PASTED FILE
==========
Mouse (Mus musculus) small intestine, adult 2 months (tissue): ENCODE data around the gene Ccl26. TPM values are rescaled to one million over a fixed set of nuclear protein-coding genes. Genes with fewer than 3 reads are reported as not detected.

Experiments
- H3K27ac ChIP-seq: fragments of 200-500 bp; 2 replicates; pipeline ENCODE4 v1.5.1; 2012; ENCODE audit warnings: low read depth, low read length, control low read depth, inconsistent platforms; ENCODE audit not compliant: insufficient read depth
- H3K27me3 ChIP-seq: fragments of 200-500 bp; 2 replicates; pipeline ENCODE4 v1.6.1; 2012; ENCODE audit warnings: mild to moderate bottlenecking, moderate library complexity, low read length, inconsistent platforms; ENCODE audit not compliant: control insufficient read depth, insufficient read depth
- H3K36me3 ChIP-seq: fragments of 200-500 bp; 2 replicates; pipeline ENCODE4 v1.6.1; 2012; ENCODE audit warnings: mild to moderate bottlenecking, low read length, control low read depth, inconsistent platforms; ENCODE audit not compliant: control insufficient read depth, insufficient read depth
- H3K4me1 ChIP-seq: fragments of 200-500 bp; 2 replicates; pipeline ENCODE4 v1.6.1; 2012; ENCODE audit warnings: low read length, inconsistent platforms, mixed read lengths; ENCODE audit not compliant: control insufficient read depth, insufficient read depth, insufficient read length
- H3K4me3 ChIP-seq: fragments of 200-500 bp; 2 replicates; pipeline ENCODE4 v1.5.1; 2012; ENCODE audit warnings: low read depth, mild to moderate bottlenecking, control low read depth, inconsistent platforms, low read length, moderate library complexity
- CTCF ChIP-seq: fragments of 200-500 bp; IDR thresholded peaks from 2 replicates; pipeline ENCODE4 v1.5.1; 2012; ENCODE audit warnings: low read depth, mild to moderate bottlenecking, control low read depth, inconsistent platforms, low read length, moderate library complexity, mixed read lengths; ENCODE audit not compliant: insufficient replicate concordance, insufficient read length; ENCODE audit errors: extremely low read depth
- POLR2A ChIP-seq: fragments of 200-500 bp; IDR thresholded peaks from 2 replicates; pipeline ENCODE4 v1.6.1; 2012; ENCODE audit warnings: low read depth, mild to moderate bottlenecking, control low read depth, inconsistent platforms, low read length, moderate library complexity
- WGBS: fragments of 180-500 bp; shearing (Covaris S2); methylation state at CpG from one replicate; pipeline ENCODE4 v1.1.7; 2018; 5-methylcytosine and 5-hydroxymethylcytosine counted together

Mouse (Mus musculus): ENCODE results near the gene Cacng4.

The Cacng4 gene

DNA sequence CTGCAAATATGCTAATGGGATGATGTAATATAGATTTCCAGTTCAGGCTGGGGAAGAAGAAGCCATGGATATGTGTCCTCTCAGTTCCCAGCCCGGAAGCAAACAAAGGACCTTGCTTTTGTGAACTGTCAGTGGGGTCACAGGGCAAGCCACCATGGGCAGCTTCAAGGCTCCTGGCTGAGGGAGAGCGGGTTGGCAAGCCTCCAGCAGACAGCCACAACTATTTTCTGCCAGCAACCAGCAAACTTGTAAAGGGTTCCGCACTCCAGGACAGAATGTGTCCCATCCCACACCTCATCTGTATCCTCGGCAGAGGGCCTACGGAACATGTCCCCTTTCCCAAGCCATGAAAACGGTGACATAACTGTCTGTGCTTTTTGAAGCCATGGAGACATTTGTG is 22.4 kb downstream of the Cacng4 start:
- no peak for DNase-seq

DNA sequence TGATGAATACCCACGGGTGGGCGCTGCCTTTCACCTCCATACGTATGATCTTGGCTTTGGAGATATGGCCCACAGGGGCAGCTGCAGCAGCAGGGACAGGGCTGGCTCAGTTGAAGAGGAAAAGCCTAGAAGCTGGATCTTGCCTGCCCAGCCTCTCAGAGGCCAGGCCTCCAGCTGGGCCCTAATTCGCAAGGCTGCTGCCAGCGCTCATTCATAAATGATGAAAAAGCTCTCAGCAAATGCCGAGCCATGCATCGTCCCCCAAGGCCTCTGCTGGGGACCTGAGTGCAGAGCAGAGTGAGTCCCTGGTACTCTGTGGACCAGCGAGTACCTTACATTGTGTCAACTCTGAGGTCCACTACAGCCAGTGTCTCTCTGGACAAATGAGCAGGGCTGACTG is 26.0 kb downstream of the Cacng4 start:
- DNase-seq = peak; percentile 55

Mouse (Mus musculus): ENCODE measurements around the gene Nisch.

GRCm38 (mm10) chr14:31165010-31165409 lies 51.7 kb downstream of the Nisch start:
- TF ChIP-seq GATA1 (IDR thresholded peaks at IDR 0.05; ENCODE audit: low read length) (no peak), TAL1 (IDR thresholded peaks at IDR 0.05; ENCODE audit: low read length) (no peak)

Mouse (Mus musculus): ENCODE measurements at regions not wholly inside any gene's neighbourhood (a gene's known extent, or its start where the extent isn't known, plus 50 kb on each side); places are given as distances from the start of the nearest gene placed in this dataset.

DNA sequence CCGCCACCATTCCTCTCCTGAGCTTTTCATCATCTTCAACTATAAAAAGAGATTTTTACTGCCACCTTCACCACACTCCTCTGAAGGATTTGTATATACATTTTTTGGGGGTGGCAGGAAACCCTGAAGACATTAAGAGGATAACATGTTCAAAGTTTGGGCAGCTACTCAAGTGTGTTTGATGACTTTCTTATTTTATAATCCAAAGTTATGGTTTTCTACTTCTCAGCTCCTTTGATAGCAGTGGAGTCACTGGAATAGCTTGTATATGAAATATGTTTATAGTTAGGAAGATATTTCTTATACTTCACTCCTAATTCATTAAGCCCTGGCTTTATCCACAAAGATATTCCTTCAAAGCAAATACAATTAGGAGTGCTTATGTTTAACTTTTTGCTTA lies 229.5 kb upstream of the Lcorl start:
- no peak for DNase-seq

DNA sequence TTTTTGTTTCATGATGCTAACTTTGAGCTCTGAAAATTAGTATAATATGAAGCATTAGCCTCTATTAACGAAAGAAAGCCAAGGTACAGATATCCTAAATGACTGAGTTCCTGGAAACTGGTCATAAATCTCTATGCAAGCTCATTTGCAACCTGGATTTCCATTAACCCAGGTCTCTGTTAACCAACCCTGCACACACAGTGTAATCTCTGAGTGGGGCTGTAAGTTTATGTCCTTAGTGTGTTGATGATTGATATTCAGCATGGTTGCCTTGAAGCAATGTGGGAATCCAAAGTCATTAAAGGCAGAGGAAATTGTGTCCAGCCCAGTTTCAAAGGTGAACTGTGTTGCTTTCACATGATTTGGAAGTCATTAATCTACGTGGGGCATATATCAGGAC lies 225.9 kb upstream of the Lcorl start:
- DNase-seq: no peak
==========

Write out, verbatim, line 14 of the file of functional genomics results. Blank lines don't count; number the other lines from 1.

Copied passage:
- no peak for DNase-seq